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福岡市天神の英会話スクール「ACE English」スタッフが送る、笑えてときどきためになる(かもしれない)ブログ。

As a keen swimmer from another island at the opposite end of the Eurasian land mass, it has been
interesting to contrast Japanese attitudes towards the sea with those of my compatriots, as well as
with other countries I have visited or lived in.

More specifically, what I am talking about here is getting in the water. In my experience, many
people living in coastal or island nations - even fairly cold ones like my own - enjoy swimming in
and being in or on the sea. In Japan, however, this seems to apply mainly to surfers or wind surfers.
When I have spoken, as I often do, about my own love of swimming in the ocean, reactions range from
mild (he’s just a strange foreigner) to strong (he’s bonkers). But why is this? What accounts for
the almost phobic dread many have here of getting in the briny? There are many reasons, I think, but
I am certain I know one of them, and it’s a belief I find every bit as strange as some might find me.

Isn’t it cold? This is the question I am often asked when I tell people that I swim in the sea, even
when I’m talking about swimming in summer. Of course, people have different ideas about what ‘cold’ is,
but for me the question is still a very strange one. It is like asking a runner in the Fukuoka Marathon
(held in a fairly cold month) if she is cold. She isn’t cold because she is running. I am not cold in the sea
because (1) I am swimming and (2) Kyushu is hot in summer by any standards. This ‘isn’t it cold’ question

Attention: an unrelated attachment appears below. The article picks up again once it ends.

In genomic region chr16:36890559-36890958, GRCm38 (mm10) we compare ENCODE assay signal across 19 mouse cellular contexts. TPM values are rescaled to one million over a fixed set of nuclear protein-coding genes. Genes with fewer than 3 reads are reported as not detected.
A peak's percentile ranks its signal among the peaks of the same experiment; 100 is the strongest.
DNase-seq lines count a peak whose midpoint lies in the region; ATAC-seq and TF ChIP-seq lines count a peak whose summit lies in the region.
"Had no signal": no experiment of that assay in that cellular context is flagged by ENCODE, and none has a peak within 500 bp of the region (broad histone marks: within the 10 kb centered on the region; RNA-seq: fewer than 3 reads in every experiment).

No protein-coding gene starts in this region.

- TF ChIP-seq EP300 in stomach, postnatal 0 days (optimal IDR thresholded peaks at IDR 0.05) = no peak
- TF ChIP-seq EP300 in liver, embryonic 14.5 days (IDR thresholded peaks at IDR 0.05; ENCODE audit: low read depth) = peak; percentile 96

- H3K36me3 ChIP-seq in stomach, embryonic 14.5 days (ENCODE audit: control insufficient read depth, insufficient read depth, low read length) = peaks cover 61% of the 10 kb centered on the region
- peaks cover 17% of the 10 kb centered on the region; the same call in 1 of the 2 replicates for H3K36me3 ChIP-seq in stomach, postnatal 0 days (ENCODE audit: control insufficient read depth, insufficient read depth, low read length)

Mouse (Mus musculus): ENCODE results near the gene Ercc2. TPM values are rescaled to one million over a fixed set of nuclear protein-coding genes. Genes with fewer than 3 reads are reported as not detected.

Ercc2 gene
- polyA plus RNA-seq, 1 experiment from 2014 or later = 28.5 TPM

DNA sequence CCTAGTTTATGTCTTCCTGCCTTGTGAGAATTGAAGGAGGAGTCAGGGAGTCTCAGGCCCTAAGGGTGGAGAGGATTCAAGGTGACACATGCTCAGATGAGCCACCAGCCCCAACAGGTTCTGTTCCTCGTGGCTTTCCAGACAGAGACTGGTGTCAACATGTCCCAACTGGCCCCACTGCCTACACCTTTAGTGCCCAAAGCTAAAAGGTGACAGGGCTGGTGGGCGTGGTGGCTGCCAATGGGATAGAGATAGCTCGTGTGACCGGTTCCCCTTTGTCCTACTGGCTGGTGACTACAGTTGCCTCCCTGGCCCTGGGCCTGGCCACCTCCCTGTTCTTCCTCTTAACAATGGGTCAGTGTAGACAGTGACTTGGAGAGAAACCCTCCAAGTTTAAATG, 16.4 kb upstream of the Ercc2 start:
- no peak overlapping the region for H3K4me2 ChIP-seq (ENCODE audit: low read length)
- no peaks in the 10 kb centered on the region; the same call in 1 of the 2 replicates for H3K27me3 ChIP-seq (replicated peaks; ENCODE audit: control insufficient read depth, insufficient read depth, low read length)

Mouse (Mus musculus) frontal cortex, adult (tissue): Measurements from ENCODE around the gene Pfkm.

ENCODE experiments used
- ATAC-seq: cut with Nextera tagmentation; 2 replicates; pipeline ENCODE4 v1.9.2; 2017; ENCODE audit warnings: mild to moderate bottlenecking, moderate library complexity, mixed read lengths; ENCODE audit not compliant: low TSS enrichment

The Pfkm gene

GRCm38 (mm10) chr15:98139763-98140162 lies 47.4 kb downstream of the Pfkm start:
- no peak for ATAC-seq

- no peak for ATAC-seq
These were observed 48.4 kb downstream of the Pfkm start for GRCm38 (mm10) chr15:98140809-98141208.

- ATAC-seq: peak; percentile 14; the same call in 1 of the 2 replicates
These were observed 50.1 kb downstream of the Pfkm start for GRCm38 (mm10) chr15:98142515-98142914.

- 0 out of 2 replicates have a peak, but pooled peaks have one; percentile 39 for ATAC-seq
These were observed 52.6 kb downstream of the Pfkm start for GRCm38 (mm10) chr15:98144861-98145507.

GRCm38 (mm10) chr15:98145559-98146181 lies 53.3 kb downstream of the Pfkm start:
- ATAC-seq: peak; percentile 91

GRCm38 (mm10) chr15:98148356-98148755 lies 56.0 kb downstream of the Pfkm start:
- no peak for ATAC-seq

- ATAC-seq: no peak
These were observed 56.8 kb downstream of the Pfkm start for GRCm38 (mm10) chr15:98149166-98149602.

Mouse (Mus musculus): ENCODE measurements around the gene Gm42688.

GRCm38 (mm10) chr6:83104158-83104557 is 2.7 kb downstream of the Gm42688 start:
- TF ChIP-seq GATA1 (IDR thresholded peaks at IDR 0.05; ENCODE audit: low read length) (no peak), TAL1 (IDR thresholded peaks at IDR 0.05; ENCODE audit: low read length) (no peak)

says something to me about how many Japanese view the sea and why people don’t get in it. Basically,
it is a permanently, unchangingly cold place, no matter what the season is or what one is doing in the water.

As I said, I think there are many reasons why relatively few people here get in the sea, even when
the weather is hot. Others, in my opinion, include different ideas about modesty, a dislike of getting
sunburnt (females especially), and the fact that learning to swim in a 1.5 meter deep pool (rather like
learning to ride a bicycle without taking the training wheels off) is perhaps not the best preparation
for swimming in the ocean.

To finish, while I’m on the topic of the sea and local beliefs about it, I’d like to put a particularly popular
one to bed once and for all! Here it comes: The Jellyfish appear after Obon. If I had 10 yen for every
time I have heard this, I would be a rich man. It is incredible how many people think this is true!
Well, I can personally assure you all that it is not! One reason I know it is not true is that I’ve been stung
by them long before August. By far the main reason, however, is that jellyfish do not know when Obon is.
I am not a marine biologist, but I would bet my life on this claim being correct. Yet another reason is that
for anyone who cares to look there are large numbers of jellyfish to be found in June, no more than a kilometre
away from the school. And this has been true for a long time. I admit that this ‘jellyfish after Obon’ fantasy
may have had some veracity in pre-industrial times, before man-made climate change, but it is not even
close to being true anymore.

Anyway, that’s enough this week from an Englishman in the Sea of Japan!

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